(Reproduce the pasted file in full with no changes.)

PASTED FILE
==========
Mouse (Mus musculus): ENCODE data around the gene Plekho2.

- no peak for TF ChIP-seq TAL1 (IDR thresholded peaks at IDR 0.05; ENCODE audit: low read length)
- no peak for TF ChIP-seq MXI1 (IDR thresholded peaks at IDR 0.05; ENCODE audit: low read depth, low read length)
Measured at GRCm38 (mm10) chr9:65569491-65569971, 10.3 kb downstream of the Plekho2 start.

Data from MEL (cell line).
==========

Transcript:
Mouse (Mus musculus): ENCODE data around the gene Plekho2.

- no peak for TF ChIP-seq TAL1 (IDR thresholded peaks at IDR 0.05; ENCODE audit: low read length)
- no peak for TF ChIP-seq MXI1 (IDR thresholded peaks at IDR 0.05; ENCODE audit: low read depth, low read length)
Measured at GRCm38 (mm10) chr9:65569491-65569971, 10.3 kb downstream of the Plekho2 start.

Data from MEL (cell line).